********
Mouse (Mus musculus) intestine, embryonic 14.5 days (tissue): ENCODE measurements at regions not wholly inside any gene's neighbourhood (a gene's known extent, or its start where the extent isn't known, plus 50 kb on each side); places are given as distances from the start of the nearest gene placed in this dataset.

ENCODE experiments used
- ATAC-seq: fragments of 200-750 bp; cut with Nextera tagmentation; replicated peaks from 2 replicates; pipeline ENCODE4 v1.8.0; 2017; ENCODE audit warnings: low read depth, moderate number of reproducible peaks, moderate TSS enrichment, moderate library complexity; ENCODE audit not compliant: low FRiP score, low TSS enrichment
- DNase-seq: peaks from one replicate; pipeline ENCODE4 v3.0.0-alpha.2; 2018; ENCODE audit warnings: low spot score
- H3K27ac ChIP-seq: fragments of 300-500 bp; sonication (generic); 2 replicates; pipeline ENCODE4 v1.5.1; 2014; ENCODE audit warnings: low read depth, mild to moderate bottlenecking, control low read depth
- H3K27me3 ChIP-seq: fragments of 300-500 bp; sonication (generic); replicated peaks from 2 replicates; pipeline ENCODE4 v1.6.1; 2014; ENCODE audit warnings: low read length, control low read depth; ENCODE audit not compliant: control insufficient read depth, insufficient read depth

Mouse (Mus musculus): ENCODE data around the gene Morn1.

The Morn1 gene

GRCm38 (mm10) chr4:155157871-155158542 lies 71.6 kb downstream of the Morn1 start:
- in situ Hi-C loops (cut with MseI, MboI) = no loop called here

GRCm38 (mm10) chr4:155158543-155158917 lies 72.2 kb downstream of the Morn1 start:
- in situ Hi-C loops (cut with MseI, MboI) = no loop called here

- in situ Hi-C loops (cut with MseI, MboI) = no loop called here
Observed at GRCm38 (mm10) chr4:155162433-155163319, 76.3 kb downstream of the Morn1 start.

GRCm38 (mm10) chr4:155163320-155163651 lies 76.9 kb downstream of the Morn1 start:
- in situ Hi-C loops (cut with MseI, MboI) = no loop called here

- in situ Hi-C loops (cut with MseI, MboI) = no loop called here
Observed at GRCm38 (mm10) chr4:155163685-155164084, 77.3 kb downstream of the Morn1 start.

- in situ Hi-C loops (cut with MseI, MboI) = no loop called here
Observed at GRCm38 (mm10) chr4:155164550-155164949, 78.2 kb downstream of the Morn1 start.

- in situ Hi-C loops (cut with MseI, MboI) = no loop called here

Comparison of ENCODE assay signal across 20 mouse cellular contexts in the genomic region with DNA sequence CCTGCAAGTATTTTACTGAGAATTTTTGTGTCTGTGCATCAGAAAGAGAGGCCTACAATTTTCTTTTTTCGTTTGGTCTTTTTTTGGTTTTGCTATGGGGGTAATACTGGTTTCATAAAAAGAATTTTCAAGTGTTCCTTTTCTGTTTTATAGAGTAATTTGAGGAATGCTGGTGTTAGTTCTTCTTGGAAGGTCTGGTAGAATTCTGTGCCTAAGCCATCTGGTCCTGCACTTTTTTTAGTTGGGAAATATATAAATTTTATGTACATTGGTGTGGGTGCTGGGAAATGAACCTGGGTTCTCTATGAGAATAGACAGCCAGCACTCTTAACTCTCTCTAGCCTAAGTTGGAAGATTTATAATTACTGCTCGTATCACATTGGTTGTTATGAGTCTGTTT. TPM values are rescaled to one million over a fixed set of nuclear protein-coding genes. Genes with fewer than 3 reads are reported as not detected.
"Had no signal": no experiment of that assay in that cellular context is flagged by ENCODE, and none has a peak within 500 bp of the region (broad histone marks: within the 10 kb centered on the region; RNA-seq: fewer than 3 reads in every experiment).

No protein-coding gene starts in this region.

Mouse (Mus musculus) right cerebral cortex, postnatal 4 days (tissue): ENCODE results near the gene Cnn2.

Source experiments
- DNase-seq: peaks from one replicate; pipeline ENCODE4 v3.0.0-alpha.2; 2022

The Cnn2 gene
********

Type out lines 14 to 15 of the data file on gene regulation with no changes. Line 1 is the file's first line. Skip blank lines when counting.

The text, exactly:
Observed at GRCm38 (mm10) chr4:155162433-155163319, 76.3 kb downstream of the Morn1 start.

GRCm38 (mm10) chr4:155163320-155163651 lies 76.9 kb downstream of the Morn1 start: